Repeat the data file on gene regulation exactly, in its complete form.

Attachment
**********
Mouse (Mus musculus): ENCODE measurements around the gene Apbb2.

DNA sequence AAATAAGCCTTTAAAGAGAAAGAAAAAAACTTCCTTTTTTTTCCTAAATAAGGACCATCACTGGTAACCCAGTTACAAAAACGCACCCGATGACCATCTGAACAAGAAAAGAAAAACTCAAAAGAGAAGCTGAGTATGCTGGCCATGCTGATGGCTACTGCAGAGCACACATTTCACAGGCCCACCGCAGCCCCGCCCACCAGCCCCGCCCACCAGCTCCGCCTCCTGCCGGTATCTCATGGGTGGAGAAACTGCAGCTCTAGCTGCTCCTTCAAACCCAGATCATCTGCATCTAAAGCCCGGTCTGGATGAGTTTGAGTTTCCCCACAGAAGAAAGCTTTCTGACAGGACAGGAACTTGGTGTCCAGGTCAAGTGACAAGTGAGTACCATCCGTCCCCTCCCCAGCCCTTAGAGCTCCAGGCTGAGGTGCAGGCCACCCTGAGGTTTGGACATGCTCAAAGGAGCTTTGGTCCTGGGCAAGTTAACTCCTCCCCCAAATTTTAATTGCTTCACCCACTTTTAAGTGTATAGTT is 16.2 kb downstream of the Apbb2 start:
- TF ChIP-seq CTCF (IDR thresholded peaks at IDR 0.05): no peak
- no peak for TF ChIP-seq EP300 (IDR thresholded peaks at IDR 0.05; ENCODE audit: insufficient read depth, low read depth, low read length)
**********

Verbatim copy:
Mouse (Mus musculus): ENCODE measurements around the gene Apbb2.

DNA sequence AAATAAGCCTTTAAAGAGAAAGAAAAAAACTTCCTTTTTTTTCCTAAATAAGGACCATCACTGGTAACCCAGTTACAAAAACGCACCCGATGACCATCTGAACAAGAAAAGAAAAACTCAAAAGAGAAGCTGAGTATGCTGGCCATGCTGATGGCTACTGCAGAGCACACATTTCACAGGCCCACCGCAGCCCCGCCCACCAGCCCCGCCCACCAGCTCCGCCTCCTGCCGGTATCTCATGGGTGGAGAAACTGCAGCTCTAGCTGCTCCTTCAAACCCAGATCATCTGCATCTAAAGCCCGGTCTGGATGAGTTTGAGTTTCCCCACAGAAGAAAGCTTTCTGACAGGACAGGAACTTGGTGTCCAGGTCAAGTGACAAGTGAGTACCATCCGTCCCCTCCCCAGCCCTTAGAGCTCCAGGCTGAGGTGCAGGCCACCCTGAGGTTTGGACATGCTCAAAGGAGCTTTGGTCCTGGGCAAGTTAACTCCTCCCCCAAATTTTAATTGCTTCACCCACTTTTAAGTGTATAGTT is 16.2 kb downstream of the Apbb2 start:
- TF ChIP-seq CTCF (IDR thresholded peaks at IDR 0.05): no peak
- no peak for TF ChIP-seq EP300 (IDR thresholded peaks at IDR 0.05; ENCODE audit: insufficient read depth, low read depth, low read length)